The combat can feel a little over the top at times with Marcus being completely comfortable with taking a life or ten in some missions. Hacking is all harmless fun at times, but the way in which the hero characters are so nonchalant about killing is a little troubling set against their motives of social justice. That said, there are times where you do have to go all guns blazing which again goes against the notion that you can hack your way to complete the missions. You have a stun gun as a default weapon, allowing you to put enemies to sleep though they will wake up after a time and can be woken up if discovered by other enemies. You can use melee attacks using Marcus’s unique eight ball on a rope weapon, but even the melee takedowns feel far more brutal if they are to be considered as a soft non lethal option. Enemies increase in difficulty as the story progresses with light armoured and heavily armoured versions appearing with ever increasing damage dealing weapons forcing the player to also pack more powerful weapons which somehow all fit into his very tiny laptop carrying messenger bag.


Perhaps the biggest issue for me with Watch Dogs 2 comes down to the failing of the online element which was so much fun in the first game but since release has only spoiled the experience here. I began my review playthrough the day after the global release and so had the same retail updates as everyone else playing. On the main menu there is a message from Ubisoft saying that the ‘Seamless Online” has been turned off due to issues on launch. A week later and this message remains and as a result, many of the integrated online features for Watch Dogs 2 remain unavailable and even worse, caused crashing of the game for me which almost made it unplayable at times. The game features online co-op missions but currently these only work if you invite another player to join you, though the game will actively search for someone to join your game, it will fail leading to a big on screen message telling you the game session has closed. These missions can be completed solo but they serve as a constant reminder that the online is severely broken at the time of writing this review. Features such as invasion where you can invade another players game and in return they can invade yours just as in the first game are simply not working at all. This all tarnishes what is otherwise a really solid sequel and is just a real shame that yet again an Ubisoft game suffers issues with its online elements.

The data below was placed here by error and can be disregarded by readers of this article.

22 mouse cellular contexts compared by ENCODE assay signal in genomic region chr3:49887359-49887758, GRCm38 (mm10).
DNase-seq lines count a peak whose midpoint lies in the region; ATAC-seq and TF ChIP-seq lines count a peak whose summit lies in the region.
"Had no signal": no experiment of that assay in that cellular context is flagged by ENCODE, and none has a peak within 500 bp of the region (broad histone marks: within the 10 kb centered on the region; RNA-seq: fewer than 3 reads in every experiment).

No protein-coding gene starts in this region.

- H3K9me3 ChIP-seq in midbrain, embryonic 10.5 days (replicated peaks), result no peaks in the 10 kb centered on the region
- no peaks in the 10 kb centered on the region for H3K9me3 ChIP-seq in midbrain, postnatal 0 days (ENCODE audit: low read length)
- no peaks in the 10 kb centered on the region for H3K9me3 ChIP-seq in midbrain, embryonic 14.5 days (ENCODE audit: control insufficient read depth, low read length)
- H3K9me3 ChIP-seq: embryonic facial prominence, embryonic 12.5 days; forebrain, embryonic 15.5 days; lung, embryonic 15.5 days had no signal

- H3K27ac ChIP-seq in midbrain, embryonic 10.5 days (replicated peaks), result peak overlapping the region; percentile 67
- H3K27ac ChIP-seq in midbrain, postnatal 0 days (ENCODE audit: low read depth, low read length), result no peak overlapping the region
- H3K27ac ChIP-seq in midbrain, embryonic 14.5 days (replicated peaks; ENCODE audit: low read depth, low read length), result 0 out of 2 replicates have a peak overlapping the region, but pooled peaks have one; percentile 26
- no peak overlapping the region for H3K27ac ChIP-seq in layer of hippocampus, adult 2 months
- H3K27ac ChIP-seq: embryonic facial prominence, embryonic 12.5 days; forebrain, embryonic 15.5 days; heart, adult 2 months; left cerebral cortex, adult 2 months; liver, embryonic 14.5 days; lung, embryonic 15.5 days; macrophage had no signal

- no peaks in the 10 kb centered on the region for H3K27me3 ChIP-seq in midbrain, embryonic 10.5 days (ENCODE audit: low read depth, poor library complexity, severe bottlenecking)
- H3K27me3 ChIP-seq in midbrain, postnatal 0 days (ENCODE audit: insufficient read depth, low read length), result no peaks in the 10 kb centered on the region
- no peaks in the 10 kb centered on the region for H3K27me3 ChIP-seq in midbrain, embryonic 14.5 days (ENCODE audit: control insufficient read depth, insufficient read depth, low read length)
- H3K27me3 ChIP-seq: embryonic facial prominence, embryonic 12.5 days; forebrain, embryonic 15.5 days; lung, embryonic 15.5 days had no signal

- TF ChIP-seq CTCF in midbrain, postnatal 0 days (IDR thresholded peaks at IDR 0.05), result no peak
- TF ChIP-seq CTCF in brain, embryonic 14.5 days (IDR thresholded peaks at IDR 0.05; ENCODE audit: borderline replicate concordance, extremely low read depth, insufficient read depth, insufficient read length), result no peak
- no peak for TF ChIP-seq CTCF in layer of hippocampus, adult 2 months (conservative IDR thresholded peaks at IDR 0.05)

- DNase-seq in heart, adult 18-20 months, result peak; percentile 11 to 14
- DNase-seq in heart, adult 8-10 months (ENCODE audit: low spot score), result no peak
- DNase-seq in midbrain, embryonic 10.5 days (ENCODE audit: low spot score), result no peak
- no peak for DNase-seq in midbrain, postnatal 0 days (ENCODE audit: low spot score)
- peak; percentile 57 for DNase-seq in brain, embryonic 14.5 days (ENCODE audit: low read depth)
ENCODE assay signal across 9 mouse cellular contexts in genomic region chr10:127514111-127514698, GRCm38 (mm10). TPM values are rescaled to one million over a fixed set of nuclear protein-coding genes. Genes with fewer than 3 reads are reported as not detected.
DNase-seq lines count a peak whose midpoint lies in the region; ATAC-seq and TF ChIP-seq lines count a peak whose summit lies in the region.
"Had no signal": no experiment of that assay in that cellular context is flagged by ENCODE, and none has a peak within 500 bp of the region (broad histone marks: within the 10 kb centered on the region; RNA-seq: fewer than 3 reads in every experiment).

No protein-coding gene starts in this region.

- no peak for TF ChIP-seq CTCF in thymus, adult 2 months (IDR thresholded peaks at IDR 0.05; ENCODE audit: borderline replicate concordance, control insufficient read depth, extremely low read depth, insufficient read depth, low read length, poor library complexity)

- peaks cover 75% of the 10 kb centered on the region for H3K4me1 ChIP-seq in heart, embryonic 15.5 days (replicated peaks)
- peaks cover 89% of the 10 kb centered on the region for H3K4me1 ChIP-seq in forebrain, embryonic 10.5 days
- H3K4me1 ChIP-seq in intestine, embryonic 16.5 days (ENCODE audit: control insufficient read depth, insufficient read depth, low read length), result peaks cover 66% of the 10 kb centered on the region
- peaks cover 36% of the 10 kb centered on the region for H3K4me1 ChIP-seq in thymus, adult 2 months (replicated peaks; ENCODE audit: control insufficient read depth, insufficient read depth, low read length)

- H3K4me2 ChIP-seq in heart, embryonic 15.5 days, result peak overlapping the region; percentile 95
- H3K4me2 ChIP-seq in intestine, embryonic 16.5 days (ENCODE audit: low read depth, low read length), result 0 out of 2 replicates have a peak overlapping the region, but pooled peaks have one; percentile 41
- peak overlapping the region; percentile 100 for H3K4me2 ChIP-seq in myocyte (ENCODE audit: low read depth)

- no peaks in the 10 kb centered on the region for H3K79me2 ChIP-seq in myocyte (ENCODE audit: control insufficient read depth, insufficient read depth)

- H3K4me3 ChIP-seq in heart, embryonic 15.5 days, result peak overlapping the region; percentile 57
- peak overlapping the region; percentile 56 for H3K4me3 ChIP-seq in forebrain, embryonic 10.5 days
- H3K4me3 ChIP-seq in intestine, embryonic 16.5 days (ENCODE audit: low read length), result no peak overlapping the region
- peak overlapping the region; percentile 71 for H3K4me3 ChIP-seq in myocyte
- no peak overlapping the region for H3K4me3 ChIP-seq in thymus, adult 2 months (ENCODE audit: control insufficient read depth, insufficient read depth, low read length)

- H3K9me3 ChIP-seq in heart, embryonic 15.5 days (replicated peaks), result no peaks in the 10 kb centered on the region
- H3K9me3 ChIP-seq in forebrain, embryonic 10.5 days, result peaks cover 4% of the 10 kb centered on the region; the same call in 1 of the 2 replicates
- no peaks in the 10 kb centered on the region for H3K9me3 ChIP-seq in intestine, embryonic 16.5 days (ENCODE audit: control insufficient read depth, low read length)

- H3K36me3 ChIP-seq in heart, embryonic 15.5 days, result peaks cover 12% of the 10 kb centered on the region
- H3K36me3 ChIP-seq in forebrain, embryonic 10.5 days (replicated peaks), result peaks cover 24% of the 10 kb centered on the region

Overall Watch Dogs 2 is an impressive sequel which successfully improves upon much of the criticisms players had with the first game. It was great to see more colour and humour adding by making DedSEC a more relevant cast of characters with main story and side missions building on their relationships and bringing fun to the gameplay. The vast improvements to vehicle driving make it a fluid element to the game and a much wider customisation range for Marcus in terms of clothing and in both weapon and vehicle skins. The story flows nicely throughout the main and side missions and there is plenty of fun to have in San Franciso with some devious hacking tricks such as the ability to remote control vehicles and set police wanted status on random people leading to some very funny moments in deed.


At a time where being connected and online is as common place as getting dressed in the morning, Watch Dogs 2 tells a cautionary tale of how systems can be used to collate data, data we are all creating each and every hour of every day just by doing normal day to day things, and how that data can be used to record, manipulate, judge and control everything we do. Th story though light hearted at times does carry a deeper and darker message that we should all be very aware of when about to click “I agree” on a website’s Term of Conditions agreement.

But with all that said, the issues with the online even a week after launch means a substantial amount that should make Watch Dogs 2 a great game, remains unavailable and the sheer number of game crashes I suffered playing on Playstation 4 was frustrating and irritating enough to spoil my experience. Hopefully Ubisoft will get the online issues resolved and I will return to update this review, but at this time the problems will effect the score I can give this game which is a real shame because Watch Dogs 2 really lifts the series into the light far more than the original and is well worth a visit by fans of the first and those who may have been put off by the original’s negative reaction.

Maybe someone at DedSEC could help get the online side to Watch Dogs 2 working!

*Update – At the time of this review going live, Ubisoft has released a new update which has partially activated some of the online features to Watch Dogs 2. Review and score will be adjusted once these have tested*


+ Feedback of original Watch Dogs used to improve sequel
+ Main character Marcus more relatable
+ Hacking skills are great fun
- Online Features 'Offline'
- Game crashing on PS4 due to Online issues
- Combat Carnage does not suit DedSEC values
(Available on Xbox One, Playstation 4 and releasing soon on PC)
Sean McCarthy
Freelance writer but also a Gamer, Gooner, Jedi, Whovian, Spartan, Son of Batman, Assassin and Legend. Can be found playing on PS4 and Xbox One Twitter @CockneyCharmer